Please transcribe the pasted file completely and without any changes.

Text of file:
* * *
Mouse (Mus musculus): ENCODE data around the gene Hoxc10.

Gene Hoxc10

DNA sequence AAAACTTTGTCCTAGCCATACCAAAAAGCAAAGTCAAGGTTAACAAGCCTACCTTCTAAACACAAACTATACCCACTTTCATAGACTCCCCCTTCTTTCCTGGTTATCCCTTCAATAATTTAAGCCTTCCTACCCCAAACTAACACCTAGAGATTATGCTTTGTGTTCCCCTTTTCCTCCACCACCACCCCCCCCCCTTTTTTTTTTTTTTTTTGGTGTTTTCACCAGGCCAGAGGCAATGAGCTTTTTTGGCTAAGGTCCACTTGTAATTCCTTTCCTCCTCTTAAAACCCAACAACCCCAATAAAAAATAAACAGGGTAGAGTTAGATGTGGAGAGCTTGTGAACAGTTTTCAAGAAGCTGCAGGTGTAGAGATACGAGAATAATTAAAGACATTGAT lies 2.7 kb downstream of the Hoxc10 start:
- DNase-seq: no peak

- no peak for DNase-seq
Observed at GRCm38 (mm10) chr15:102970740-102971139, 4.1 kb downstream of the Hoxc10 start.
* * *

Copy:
Mouse (Mus musculus): ENCODE data around the gene Hoxc10.

Gene Hoxc10

DNA sequence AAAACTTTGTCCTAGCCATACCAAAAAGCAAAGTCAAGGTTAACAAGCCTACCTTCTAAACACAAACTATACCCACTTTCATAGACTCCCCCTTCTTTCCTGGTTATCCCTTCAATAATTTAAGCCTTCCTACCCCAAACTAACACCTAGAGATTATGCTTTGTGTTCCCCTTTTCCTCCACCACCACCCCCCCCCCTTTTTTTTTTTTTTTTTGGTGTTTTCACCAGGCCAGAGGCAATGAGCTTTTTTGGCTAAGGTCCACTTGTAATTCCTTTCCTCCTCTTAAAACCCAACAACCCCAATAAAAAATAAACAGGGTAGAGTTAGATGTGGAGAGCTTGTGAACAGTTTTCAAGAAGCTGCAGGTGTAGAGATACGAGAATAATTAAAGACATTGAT lies 2.7 kb downstream of the Hoxc10 start:
- DNase-seq: no peak

- no peak for DNase-seq
Observed at GRCm38 (mm10) chr15:102970740-102971139, 4.1 kb downstream of the Hoxc10 start.